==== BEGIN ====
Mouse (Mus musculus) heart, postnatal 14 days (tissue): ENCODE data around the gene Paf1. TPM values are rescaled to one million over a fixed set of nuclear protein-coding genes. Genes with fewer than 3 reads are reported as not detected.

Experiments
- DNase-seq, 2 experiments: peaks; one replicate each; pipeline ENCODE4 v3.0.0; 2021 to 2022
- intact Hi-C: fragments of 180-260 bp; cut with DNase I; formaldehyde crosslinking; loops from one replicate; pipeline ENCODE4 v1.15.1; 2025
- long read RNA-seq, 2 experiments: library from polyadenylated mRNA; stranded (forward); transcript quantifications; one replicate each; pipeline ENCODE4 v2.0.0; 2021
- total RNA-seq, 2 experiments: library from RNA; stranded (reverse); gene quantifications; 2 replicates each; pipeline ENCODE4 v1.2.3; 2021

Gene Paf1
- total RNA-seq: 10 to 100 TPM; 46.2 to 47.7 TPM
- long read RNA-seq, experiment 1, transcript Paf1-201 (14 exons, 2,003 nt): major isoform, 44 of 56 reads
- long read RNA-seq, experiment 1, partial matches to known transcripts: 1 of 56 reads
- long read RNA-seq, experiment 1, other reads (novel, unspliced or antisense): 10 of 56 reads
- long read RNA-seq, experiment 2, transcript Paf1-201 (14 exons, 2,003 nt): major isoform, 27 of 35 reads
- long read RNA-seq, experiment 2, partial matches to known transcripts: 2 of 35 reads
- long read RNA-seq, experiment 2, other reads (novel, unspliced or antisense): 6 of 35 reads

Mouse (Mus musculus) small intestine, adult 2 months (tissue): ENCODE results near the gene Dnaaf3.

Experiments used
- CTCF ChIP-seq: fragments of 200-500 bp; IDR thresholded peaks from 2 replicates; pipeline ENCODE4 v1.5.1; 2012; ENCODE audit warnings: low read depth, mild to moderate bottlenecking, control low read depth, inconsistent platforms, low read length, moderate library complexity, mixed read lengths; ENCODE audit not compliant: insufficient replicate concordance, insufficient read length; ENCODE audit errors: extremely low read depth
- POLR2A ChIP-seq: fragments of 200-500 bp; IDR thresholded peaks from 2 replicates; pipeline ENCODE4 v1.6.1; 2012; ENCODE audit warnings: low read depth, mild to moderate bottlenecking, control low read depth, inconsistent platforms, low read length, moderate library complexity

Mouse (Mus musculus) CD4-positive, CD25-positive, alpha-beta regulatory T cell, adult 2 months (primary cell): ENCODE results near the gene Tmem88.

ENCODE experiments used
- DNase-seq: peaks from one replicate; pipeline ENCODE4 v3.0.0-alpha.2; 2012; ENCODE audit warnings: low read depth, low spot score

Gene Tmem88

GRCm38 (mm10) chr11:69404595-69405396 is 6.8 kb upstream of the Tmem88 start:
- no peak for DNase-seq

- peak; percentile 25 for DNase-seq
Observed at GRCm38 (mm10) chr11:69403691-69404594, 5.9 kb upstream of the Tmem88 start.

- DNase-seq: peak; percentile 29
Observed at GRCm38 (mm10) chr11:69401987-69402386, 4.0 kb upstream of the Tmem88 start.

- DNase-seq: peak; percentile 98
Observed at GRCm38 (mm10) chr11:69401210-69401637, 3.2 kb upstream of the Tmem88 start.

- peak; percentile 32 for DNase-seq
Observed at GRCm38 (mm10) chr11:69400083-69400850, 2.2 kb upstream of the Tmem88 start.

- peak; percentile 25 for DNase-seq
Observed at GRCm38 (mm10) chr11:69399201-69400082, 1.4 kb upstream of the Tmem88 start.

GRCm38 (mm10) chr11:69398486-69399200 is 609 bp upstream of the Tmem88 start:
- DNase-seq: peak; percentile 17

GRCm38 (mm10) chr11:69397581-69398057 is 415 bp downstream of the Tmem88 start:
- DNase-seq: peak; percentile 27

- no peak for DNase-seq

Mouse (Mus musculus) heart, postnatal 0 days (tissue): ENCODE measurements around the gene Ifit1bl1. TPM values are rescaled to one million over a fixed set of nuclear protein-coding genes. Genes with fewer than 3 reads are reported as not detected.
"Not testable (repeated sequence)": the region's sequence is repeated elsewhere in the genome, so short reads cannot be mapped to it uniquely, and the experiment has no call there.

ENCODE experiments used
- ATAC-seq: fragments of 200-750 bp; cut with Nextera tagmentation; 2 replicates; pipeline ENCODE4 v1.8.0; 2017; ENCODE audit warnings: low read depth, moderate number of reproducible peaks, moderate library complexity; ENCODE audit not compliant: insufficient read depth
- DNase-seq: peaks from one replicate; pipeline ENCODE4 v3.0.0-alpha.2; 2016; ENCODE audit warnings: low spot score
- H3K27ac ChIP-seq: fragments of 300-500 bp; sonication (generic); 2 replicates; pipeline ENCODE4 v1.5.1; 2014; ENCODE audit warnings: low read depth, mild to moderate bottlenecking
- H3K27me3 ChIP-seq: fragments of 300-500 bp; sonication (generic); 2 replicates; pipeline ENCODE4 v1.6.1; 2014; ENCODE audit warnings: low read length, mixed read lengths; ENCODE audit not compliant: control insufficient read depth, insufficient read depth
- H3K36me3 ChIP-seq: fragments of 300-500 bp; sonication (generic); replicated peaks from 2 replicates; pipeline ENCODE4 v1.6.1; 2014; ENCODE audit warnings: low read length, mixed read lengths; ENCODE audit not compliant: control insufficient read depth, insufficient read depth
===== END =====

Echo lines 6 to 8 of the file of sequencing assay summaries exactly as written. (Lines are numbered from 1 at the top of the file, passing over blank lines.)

- total RNA-seq, 2 experiments: library from RNA; stranded (reverse); gene quantifications; 2 replicates each; pipeline ENCODE4 v1.2.3; 2021

Gene Paf1
- total RNA-seq: 10 to 100 TPM; 46.2 to 47.7 TPM